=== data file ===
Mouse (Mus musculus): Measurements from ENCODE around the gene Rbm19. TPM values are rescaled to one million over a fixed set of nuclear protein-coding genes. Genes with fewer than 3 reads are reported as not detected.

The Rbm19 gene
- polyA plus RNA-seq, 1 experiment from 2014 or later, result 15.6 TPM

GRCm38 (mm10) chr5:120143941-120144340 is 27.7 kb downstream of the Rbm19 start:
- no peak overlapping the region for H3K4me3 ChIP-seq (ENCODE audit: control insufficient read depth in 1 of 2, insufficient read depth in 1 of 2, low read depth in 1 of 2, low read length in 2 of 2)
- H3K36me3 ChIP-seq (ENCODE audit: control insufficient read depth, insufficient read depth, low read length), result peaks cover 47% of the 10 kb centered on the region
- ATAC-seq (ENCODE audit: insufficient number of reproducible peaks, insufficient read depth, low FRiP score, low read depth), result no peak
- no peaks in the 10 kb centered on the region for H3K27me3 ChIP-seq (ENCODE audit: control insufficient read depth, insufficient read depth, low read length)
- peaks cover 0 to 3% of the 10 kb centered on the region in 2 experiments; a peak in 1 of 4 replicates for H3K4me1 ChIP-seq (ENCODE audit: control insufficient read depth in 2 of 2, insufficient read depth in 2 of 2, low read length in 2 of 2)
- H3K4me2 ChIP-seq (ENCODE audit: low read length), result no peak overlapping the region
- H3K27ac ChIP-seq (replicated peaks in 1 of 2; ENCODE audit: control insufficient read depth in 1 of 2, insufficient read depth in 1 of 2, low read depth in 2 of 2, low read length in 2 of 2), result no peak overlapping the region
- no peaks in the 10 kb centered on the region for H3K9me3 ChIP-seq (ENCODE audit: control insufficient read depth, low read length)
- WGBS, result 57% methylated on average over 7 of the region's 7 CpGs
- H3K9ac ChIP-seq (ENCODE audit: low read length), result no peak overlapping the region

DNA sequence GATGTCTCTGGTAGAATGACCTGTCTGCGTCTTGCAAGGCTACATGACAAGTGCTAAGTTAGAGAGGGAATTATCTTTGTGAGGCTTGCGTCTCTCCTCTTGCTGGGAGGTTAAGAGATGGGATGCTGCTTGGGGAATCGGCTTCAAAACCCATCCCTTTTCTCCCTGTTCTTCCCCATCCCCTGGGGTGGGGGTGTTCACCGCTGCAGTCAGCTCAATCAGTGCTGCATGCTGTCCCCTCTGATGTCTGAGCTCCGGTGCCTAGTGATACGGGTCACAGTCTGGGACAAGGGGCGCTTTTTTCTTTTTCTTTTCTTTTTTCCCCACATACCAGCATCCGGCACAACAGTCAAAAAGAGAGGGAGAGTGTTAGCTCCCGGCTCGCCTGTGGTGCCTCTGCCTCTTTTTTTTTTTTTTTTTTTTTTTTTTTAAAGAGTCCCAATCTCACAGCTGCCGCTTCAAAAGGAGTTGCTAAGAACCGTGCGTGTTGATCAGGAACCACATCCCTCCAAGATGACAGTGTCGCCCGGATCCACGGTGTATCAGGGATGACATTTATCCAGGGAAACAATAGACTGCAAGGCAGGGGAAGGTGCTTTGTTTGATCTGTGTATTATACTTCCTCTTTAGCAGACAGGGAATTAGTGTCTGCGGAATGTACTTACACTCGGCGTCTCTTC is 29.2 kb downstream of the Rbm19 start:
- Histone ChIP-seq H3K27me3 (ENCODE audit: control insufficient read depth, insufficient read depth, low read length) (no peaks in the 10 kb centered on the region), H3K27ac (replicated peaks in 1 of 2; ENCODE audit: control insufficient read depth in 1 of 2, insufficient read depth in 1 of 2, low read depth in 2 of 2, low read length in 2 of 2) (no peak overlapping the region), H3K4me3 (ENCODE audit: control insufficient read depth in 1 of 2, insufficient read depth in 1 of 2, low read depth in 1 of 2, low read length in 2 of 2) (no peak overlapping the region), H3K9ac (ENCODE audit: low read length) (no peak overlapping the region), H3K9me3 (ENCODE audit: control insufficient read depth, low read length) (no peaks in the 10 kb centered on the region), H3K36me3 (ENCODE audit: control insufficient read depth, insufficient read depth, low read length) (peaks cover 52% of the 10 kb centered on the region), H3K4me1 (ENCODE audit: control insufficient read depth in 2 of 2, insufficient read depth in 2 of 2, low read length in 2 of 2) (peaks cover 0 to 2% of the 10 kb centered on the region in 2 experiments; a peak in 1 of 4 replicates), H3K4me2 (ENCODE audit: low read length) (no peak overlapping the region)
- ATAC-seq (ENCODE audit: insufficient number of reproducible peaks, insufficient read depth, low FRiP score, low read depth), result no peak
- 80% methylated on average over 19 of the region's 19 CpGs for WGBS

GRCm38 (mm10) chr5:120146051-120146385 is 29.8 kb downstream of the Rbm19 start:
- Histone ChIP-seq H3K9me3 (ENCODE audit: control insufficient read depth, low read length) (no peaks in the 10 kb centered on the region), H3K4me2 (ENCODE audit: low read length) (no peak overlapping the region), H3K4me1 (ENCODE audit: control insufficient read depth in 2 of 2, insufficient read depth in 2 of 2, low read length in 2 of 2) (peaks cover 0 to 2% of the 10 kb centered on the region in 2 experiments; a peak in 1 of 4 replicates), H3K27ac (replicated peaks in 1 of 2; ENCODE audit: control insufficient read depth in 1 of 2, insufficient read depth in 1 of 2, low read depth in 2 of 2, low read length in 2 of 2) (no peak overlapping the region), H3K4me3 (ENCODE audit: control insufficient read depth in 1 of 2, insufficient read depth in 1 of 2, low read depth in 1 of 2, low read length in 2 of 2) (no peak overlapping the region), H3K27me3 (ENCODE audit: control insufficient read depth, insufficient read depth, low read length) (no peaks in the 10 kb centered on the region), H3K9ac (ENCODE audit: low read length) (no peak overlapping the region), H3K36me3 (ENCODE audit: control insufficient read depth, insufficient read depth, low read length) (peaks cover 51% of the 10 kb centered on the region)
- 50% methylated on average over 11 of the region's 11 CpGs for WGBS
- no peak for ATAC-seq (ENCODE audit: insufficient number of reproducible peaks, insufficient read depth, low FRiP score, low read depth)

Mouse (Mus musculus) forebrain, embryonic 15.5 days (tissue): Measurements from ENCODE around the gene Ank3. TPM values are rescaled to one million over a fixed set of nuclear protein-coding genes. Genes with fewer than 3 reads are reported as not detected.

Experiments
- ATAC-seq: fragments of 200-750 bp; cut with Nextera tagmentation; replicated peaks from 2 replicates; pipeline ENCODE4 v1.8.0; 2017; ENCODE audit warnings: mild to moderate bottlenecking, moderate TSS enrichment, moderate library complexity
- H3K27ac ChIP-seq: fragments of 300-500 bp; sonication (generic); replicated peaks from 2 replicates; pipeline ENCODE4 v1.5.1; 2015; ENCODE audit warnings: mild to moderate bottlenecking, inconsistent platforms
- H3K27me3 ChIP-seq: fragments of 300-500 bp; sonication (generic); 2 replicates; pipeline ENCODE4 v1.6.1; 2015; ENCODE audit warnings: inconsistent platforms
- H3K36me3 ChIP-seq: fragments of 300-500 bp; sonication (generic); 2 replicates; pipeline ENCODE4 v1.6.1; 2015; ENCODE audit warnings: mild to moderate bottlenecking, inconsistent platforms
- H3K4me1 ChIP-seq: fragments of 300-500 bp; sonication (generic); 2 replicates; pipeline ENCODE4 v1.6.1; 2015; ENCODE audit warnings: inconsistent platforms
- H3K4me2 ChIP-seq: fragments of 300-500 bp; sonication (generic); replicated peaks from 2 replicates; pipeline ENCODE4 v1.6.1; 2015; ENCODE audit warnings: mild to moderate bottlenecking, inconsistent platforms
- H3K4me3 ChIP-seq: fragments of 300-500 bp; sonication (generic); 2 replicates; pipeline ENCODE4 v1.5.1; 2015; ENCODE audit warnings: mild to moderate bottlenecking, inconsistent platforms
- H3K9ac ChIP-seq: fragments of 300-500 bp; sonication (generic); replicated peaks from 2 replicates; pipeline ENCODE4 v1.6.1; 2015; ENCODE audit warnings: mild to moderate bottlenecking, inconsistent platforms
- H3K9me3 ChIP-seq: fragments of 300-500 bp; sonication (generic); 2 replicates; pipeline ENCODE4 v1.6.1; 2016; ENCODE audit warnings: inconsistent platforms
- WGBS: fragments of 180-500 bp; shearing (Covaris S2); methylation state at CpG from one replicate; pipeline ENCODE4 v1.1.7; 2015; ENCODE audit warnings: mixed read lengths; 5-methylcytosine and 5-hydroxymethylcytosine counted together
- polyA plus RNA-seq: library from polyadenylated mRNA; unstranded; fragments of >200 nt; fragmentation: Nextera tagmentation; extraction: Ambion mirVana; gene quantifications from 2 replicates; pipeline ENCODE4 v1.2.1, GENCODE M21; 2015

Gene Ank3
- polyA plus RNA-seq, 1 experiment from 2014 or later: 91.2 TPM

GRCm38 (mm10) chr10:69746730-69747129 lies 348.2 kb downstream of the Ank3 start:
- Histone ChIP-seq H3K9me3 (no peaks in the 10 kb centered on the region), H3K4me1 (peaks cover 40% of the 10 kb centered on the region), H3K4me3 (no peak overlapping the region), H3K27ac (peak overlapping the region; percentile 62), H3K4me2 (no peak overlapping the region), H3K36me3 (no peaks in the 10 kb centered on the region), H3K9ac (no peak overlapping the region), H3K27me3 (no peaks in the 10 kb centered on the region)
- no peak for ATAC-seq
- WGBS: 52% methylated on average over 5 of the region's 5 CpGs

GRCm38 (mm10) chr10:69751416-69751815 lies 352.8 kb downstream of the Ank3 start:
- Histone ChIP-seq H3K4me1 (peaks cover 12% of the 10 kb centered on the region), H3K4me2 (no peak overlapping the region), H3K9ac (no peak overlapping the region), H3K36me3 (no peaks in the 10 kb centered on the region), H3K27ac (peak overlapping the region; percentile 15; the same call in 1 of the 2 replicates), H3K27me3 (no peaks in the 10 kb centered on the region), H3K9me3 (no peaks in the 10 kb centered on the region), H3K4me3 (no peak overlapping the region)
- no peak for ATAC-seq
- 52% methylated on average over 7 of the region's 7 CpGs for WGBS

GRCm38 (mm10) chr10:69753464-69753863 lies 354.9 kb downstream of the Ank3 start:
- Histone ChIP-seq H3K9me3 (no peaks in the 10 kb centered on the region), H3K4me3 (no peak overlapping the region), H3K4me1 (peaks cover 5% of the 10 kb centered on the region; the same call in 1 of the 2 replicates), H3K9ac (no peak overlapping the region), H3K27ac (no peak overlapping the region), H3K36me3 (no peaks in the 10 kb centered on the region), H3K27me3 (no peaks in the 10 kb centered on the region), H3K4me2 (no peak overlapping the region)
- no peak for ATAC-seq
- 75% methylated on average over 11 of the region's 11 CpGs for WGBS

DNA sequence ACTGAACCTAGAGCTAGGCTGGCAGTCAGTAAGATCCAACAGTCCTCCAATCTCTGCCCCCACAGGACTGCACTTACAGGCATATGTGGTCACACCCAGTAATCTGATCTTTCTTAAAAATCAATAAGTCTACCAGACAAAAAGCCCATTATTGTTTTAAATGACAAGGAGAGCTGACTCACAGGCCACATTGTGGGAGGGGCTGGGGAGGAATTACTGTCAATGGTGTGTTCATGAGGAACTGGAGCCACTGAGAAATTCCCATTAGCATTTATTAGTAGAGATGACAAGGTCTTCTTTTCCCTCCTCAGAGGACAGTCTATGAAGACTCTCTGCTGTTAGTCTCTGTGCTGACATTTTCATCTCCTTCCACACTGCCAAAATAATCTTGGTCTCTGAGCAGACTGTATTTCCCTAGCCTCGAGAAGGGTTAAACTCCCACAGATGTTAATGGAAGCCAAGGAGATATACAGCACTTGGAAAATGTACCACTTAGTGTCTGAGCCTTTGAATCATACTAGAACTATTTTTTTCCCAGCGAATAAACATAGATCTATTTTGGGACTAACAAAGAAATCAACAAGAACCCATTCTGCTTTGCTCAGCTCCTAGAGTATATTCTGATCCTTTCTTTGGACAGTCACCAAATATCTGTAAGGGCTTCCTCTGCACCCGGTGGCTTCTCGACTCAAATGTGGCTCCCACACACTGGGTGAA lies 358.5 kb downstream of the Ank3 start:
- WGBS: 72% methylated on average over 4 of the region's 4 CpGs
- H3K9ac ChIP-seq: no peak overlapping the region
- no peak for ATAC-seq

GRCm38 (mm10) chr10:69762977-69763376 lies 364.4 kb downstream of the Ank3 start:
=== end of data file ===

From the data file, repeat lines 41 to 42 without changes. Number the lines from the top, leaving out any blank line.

- WGBS: 52% methylated on average over 5 of the region's 5 CpGs

GRCm38 (mm10) chr10:69751416-69751815 lies 352.8 kb downstream of the Ank3 start: